You think you really get a choice in all this? Whether you're 40 pounds overweight or anorexic, it's not like you're immediately gonna find a partner to be with the second you decide you want someone. And no matter what weight you are, if you decide to be alone you might still meet someone who will make you change your mind about that.

Keep on being yourself, keep on hanging out with your friends (couples or not, you can't help who your friends are!), and keep on working towards your weight goal. If you meet someone, then you'll meet someone regardless of BMI.

Good luck!
posted by KateHasQuestions at 11:38 PM on November 28, 2009 [3 favorites]


Hmm. I did look at that question. Maybe this is just a waist of an Ask, and I'm really looking for an at-a-boy-keep-it-up, but subjectively it seems a lot harder to initiate some sort of (internet?) dating campaign with people I don't know.

Are you now, or have you been in a position where you're willing to date someone who is either (a) significantly heavier than you but committed to losing weight, or (b) you are overweight and successfully dated someone who was also losing weight?

I'm lonely, and I'm tired of it, but as a practical matter I don't know where to go next. If the answer is that, without a few existing prospects, I don't have much of a chance to couple-up until I'm happy with my weight, then I can accept it, but it's been a long slog, and I'm ready for company.
posted by paulg at 11:44 PM on November 28, 2009


Don't worry about the weight. Slim down for health reasons or to make yourself feel better, but don't do it because you think it's the only way to get a girlfriend. Personally, a confident and overweight guy is way more appealing than a fit guy with body issues. Start dating now.
posted by lilac girl at 11:51 PM on November 28, 2009 [2 favorites]


Are you now, or have you been in a position where you're willing to date someone who is either (a) significantly heavier than you but committed to losing weight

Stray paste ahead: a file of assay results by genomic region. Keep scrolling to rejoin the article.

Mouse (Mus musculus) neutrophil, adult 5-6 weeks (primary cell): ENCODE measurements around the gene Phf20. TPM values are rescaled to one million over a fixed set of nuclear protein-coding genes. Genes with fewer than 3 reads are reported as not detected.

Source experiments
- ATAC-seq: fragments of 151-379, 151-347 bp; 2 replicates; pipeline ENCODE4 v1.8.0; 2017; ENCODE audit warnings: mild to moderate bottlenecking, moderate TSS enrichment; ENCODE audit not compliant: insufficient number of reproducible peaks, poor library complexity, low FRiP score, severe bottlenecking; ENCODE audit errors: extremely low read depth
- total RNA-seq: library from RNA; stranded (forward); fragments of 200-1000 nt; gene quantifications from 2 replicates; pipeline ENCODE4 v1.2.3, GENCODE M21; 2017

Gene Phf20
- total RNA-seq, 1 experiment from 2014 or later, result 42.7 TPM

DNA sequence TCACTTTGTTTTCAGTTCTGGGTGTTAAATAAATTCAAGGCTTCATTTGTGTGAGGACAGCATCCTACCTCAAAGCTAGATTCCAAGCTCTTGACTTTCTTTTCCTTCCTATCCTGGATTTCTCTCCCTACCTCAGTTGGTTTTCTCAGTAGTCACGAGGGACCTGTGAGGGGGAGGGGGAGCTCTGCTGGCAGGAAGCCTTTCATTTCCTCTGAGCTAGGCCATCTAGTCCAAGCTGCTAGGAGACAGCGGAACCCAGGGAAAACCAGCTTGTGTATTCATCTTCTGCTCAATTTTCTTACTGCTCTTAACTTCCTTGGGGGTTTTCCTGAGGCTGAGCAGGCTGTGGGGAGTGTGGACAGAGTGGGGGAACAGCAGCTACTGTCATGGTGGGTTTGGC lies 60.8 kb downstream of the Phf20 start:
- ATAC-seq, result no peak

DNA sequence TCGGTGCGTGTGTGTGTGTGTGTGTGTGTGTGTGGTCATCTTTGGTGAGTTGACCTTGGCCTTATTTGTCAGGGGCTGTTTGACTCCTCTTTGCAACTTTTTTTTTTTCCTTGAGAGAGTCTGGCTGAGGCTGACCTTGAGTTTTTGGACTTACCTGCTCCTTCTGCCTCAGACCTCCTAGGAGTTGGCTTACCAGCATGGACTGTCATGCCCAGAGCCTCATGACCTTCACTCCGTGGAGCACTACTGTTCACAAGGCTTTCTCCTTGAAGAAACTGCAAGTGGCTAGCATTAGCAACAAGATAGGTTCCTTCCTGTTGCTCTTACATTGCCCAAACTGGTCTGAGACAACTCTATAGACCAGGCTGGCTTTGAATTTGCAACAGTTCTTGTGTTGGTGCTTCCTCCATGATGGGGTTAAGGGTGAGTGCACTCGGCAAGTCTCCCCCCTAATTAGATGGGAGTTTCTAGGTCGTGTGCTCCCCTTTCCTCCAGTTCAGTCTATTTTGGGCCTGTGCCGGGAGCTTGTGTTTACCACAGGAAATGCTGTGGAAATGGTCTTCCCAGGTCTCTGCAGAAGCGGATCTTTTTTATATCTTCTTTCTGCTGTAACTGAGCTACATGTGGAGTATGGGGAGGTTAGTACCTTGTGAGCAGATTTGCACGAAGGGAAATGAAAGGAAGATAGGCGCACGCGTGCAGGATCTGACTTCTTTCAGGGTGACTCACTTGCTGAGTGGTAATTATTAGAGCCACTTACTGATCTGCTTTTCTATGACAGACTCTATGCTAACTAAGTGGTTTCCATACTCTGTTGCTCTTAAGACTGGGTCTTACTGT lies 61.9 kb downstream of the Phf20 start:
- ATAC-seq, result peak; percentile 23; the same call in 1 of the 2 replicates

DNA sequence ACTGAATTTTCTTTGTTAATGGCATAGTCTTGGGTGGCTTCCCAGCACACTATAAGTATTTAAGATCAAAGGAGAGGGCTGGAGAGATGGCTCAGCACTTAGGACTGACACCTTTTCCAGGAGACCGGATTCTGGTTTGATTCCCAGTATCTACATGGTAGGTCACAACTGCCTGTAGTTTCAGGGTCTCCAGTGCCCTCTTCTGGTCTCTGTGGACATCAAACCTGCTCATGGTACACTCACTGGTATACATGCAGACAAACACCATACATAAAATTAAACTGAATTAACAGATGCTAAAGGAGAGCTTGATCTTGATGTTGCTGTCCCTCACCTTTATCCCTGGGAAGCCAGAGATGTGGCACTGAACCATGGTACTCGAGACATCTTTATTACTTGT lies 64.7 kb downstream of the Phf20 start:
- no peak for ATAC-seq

I, a healthy not-overweight female, am currently in a long-term relationship with a man who is a/ significantly heavier than me (much more than 40lbs overweight), and b/ not that committed to losing weight though he talks about it periodically. He was this way when I met him although I was heavier - I've lost about 40lbs in the three years we've been together, he hasn't lost any.

The number on your scale only has as much to do with dating as you let it; being happy and confident with yourself is much, much sexier than being a specific weight.
posted by rhapsodie at 11:56 PM on November 28, 2009 [1 favorite]


I looked at your profile since all of your social life comes down to your environment. It looks like you're in the outer suburbs, which is good that you're around people, but bad in the respect that the suburbs are kind of isolating in their own way unlike the big city. I think the best thing you can do right now is (1) NOT worry about the problem, just do what you need to for its own sake, (2) try not to get stuck in a rut -- mix up your routine every few weeks and go to different meetups/activities/etc, and (3) diligently stick to your goal... and you're fortunate that you have this kind of good motivation to help you along. It really is true that the less you worry about this the better off you'll be, as nothing chills a potential relationship like neediness or desperation. If you can be happy now and content with your progress, you'll have more cards in your hand as you do #2 and #3 above.